RE: We Want A Dead Simple Web Tablet For $200. Help Us Build It.

RE: We Want A Dead Simple Web Tablet For $200. Help Us Build It.

Original Article: We Want A Dead Simple Web Tablet For $200. Help Us Build It.

Michael Arrington wants a web tablet for $200.  Looks like he wants a Nokia n800 or a n810.  The n800 is now LESS than $200, and though the n810 is $400, it adds built-in GPS, free turn-by-turn directions using Maemo Mapper, sunlight-readable screen, and a slide-out QWERTY keyboard.  Why does he want to re-invent the wheel?

I’ve been using a n810 for a couple months now, and I absolutely LOVE it.  The ablility to tether to a bluetooth phone and use it for internet access is awesome.  It gives me cellular provider independence.  Change providers, change phones, but don’t have to change the Nokia Internet Tablet.  And the super-sharp screen is amazing.  The only problem I’ve had is finding someone to test the video calling with.  No one I know personally uses Skype or Gizmo.  So I’m stuck testing the VoIP audio alone.

Here is a picture of Gizmo5 running on my n810:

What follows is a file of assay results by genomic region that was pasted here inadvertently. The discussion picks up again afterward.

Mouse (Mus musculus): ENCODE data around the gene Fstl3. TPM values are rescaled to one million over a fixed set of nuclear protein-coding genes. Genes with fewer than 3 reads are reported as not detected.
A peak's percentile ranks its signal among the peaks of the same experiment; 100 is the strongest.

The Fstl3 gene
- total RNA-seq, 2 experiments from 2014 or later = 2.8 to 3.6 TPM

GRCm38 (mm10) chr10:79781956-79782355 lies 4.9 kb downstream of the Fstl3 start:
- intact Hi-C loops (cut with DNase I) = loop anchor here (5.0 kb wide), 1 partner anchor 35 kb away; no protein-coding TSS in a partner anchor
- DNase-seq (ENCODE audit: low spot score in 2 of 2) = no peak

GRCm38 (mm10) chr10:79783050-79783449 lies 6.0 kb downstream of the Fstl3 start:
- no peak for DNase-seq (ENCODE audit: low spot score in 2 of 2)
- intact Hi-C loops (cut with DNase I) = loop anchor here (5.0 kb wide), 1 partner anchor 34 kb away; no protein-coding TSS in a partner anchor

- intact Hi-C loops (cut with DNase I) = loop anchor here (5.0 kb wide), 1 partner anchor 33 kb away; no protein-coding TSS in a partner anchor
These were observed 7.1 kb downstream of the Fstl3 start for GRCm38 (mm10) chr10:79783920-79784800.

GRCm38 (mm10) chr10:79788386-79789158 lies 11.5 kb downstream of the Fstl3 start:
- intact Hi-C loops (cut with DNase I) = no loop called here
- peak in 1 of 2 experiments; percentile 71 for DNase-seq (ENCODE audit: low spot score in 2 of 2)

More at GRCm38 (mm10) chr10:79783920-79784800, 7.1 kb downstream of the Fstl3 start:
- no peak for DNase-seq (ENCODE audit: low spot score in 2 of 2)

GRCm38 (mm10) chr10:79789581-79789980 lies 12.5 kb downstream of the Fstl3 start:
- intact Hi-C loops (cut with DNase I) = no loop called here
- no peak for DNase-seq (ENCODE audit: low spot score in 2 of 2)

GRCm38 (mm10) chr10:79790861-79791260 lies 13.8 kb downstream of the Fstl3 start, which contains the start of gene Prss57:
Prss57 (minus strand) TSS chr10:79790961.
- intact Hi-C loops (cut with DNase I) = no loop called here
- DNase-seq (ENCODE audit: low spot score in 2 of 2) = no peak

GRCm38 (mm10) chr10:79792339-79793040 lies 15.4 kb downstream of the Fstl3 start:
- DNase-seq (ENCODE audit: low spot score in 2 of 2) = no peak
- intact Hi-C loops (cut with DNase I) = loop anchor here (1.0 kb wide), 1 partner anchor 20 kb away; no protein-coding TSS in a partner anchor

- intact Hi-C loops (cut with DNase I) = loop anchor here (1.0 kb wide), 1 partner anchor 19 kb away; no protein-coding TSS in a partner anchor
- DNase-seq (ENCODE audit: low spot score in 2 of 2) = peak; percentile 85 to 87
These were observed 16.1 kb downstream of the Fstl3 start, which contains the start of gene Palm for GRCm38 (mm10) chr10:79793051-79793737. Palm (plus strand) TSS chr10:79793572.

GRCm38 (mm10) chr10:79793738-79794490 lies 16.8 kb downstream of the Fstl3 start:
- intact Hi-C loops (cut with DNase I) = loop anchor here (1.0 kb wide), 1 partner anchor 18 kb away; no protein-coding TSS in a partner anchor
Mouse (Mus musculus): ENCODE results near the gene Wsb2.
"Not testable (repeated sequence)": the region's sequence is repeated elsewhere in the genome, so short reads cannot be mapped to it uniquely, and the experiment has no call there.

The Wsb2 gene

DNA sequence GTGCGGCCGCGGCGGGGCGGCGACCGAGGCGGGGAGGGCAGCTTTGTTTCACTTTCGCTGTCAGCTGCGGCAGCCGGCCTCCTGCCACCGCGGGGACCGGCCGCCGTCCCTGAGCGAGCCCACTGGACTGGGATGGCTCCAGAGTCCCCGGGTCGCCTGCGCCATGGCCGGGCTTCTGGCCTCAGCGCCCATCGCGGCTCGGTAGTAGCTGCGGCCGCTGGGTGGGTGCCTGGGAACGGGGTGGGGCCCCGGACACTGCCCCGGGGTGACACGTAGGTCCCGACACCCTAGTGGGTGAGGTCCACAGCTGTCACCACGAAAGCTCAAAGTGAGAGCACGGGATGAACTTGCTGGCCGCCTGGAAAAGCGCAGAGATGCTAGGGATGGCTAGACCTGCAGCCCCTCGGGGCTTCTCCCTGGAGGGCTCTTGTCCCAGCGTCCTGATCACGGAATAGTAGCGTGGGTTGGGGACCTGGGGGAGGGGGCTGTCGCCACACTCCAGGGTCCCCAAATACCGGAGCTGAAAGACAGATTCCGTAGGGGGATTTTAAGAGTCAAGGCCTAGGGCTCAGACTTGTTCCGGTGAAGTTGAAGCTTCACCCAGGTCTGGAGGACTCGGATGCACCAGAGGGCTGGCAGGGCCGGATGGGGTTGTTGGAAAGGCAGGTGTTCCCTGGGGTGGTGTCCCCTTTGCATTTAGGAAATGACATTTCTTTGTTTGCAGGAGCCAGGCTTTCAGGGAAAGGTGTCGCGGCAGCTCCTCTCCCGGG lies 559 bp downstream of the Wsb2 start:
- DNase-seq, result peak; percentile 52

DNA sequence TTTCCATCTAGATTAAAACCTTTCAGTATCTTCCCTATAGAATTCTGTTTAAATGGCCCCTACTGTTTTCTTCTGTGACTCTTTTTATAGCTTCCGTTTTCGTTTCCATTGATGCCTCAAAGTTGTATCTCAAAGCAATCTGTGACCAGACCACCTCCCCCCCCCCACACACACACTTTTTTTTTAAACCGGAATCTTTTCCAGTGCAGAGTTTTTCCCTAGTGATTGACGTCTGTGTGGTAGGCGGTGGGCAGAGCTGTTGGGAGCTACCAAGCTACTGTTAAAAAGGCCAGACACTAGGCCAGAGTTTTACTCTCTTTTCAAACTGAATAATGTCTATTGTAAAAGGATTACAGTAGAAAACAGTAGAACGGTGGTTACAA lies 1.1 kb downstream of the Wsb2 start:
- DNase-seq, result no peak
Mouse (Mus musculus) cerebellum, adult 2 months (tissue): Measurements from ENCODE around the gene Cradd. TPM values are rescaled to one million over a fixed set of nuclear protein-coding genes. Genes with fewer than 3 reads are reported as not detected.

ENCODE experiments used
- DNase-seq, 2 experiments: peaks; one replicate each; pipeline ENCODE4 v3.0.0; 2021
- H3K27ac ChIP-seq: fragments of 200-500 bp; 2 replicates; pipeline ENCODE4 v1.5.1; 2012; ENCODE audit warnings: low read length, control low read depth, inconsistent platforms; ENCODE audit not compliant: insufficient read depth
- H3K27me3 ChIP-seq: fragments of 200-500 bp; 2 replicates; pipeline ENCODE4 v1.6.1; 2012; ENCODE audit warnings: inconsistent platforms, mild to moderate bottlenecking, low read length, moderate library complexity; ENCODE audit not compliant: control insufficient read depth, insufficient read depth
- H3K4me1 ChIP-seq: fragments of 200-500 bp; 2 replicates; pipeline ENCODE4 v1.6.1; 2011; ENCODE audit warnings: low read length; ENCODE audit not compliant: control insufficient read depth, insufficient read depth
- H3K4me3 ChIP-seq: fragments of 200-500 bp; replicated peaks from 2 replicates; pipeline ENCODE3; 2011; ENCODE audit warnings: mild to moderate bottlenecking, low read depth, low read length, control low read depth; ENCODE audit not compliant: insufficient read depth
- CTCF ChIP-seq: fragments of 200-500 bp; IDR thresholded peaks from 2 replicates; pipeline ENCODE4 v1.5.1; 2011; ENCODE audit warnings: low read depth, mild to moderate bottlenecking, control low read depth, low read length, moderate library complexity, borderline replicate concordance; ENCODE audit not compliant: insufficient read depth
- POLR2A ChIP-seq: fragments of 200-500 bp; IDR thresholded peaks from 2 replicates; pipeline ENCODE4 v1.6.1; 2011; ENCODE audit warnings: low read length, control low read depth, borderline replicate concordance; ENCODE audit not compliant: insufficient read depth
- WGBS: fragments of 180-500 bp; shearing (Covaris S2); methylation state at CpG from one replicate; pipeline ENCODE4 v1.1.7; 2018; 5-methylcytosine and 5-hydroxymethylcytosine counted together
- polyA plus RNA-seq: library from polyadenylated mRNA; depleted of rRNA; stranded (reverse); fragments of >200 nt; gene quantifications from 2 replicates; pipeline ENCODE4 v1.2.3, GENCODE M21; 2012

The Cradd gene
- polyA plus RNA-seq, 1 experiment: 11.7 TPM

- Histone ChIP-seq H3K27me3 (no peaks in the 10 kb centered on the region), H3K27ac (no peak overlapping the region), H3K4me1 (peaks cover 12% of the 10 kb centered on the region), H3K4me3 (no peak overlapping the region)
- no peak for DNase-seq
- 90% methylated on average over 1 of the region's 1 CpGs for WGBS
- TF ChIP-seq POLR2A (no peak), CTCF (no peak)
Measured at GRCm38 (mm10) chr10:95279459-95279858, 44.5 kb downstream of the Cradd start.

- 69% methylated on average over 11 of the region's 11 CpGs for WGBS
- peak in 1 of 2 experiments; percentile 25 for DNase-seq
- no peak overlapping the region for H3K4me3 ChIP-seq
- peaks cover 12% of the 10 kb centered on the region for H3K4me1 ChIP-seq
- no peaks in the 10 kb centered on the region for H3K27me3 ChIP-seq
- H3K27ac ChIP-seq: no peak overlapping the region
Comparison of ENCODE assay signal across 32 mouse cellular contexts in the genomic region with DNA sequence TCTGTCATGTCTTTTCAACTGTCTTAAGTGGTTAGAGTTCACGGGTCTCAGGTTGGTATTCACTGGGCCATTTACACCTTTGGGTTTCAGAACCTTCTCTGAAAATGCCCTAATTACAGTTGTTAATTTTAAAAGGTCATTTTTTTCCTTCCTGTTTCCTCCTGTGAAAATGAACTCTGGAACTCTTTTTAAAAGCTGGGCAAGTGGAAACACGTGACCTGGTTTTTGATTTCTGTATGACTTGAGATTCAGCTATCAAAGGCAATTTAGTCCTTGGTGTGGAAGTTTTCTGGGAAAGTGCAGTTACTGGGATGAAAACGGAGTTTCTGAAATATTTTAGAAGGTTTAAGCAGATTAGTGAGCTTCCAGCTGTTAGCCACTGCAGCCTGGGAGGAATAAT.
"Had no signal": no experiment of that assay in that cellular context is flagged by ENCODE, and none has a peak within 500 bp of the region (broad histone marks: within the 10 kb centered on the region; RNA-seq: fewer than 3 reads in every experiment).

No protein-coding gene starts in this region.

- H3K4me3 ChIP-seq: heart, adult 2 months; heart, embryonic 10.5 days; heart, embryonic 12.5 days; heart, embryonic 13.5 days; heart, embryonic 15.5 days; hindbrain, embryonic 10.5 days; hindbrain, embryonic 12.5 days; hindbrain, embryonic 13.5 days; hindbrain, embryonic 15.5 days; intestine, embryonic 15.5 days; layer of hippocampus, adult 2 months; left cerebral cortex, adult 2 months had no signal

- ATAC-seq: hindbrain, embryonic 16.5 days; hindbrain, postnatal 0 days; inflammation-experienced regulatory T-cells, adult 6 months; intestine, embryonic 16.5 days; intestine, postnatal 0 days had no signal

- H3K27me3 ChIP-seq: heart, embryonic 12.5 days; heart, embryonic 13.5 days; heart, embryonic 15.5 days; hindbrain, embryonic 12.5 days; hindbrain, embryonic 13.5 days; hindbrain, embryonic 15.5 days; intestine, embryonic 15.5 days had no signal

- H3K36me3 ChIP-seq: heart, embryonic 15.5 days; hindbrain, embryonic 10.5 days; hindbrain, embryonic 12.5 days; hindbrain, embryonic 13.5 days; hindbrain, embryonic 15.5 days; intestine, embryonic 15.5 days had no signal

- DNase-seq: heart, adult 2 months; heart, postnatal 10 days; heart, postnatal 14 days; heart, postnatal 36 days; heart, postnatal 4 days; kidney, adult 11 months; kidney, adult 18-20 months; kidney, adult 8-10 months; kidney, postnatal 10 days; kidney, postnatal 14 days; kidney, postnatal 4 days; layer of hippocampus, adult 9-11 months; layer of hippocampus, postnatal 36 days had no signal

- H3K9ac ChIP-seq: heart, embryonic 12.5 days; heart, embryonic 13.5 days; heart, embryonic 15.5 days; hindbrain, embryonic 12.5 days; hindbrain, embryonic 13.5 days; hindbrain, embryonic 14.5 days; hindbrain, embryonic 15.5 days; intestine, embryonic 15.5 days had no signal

Gizmo5 on Nokia n810

I had to take it with my phone, then transfer it via bluetooth to the tablet, then email it to my desktop, because I get NO cell phone signal down here in the dungeon.  Still, it only took a few seconds to do.  I like Gizmo5 because it is a nice multi-protocol chat client, PLUS does the VoIP thing like Skype.  Video calls, callout to landlines, etc.

The tablet actually belongs to my employer.  I use it to VPN to the company network for administrative purposes.  I can remote desktop servers, workstations, unlock user accounts, etc.  The screen’s too small for complex stuff, but is fine for the majority of simple operations that I do on a nearly daily basis.  Throw in the fact that it’s an excellent ebook reader, email client, web surfer, and GPS, and you have the device that I have a hard time doing without.

It’s not without it’s flaws.  The user interface needs work.  It’s clunky in places.  The buttons in most programs (including the home screen and control panel) are too small for fingers.  And the built-in apps are spare to say the least.  Still, there’s a great developer community, and each iteration of the Nokia Internet Tablet (NIT) continues to improve.

So stop trying to re-invent an already incredible product.  Just go buy one!

Send to Kindle

Leave a Reply